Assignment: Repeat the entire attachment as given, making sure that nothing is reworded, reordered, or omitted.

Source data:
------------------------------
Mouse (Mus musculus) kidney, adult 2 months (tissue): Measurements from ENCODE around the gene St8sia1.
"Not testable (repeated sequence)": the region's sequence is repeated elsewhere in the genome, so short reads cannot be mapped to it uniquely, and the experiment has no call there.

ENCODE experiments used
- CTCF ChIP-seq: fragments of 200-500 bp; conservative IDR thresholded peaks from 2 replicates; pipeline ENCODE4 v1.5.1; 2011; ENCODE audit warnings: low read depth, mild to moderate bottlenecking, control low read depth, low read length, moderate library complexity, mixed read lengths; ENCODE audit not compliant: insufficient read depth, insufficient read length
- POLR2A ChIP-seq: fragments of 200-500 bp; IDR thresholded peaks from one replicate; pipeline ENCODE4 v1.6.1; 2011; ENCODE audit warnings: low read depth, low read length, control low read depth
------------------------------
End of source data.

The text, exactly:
Mouse (Mus musculus) kidney, adult 2 months (tissue): Measurements from ENCODE around the gene St8sia1.
"Not testable (repeated sequence)": the region's sequence is repeated elsewhere in the genome, so short reads cannot be mapped to it uniquely, and the experiment has no call there.

ENCODE experiments used
- CTCF ChIP-seq: fragments of 200-500 bp; conservative IDR thresholded peaks from 2 replicates; pipeline ENCODE4 v1.5.1; 2011; ENCODE audit warnings: low read depth, mild to moderate bottlenecking, control low read depth, low read length, moderate library complexity, mixed read lengths; ENCODE audit not compliant: insufficient read depth, insufficient read length
- POLR2A ChIP-seq: fragments of 200-500 bp; IDR thresholded peaks from one replicate; pipeline ENCODE4 v1.6.1; 2011; ENCODE audit warnings: low read depth, low read length, control low read depth